HARARE (Reuters) – Zimbabwean President Robert Mugabe on Wednesday defiantly rejected Western criticism of his disputed re-election and vowed to press ahead with nationalist economic policies transferring majority stakes in foreign-owned firms to blacks.
In his first public comments since he was declared winner of a July 31 election that his main rival Morgan Tsvangirai rejects as fraudulent, Mugabe, Africa’s oldest leader at 89, said his ZANU-PF party’s victory had “dealt the enemy a blow”.
He identified this enemy as “the British and their allies” whom he said had backed Tsvangirai’s Movement for Democratic Change (MDC) in the southern African state. Tsvangirai has said his MDC will challenge the election outcome in court, alleging massive vote-rigging and intimidation by ZANU-PF.
Addressing ZANU-PF’s politburo in Harare, the veteran Zimbabwean president, who has ruled the former Rhodesia since independence in 1980, said Western governments had pledged to consider lifting sanctions if the elections were free and fair.
“But now they, even as the whole of Africa is sending us messages of congratulations to say ‘well done’, they say the elections were not free. And where are they talking? London and Washington and Ottawa,” he added.
While election observers from the African Union and the Southern African Development Community (SADC) broadly approved the July 31 presidential and parliamentary elections, the vote has met serious questioning from the West.
The United States, which maintains sanctions against Mugabe, has said it does not believe his re-election was credible. The European Union, which has been looking at easing sanctions, has also expressed concerns over alleged serious flaws in the vote.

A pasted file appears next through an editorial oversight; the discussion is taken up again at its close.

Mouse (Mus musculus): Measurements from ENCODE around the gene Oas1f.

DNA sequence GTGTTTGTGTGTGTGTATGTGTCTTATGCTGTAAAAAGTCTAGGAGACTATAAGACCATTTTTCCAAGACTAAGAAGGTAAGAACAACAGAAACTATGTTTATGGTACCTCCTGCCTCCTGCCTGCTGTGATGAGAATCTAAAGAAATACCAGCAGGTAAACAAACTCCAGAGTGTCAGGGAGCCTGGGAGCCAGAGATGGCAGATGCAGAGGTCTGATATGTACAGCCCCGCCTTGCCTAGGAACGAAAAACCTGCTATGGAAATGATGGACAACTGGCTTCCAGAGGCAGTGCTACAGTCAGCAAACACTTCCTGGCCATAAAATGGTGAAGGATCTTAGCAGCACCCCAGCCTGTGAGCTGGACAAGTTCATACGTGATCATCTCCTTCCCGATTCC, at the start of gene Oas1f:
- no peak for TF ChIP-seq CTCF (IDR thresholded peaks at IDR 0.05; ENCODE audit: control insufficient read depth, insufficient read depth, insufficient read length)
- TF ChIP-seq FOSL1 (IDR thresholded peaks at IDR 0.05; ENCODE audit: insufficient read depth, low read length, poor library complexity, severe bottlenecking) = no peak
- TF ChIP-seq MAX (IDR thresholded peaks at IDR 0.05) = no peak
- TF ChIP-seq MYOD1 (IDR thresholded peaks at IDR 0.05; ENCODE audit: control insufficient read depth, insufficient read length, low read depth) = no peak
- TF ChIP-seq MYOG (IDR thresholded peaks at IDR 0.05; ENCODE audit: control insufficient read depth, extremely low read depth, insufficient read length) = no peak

Mugabe, flanked by his deputy Joice Mujuru and party national chairman Simon Khaya Moyo at the politburo meeting, indicated his critics should not expect any let-up in economic nationalism policies that have also earned Western disapproval.
“All the time we must take into account our policy of indigenization and empowerment,” he said, referring to policies aimed at increasing black ownership of the economy that have already targeted foreign-owned mining companies and banks.
“Our task is to look ahead. What we say we shall do, we will do,” added Mugabe, looking dapper in a grey suit and a light blue shirt and matching dotted tie.
The Zimbabwe stock exchange’s main Industrial Index shed one percent on Wednesday, following a 1.7 percent fall on Tuesday and an 11 percent drop on Monday, the first trading day after Mugabe’s re-election was formerly announced by the country’s election commission at the weekend.
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Investors fear that ZANU-PF’s boosted majority – it now controls more than two-thirds of the seats in the Zimbabwean parliament – could embolden it to pursue even more radical economic nationalism of the kind that led to the violent seizure of white-owned farms after 2000.
Last week’s election, criticized as “seriously compromised” by independent domestic observers in Zimbabwe, ended a fractious unity government between Mugabe’s party and Tsvangirai’s MDC that was brokered by SADC after violence marred a 2008 vote.
Many had credited this unity government with achieving a measure of economic revival after a decade of recession.
But Mugabe presented a different view, calling “the immediate past … retrogressive because of the inclusive government”. “We must now raise the standard of living of our people,” he added.
Tsvangirai, who has vowed his MDC will not participate in any government formed by Mugabe following this election, is expected to present a legal challenge to the results by Friday.
The constitution says the courts must rule on the case within 14 days. Mugabe will be sworn in only after the courts give the all-clear to any legal challenges, this being the most likely expected outcome given ZANU-PF’s dominance of the judiciary and the institutions of state in Zimbabwe.
Mugabe, re-elected for a fresh five-year term after 33 years in power, showed no signs of ill health. He has been the subject of health rumors because of numerous visits to Singapore in the last three years for medical checks.
He traveled to Singapore in June for another check up just weeks before the July 31 elections.
(Reporting by MacDonald Dzirutwe; Editing by Pascal Fletcher and Michael Roddy)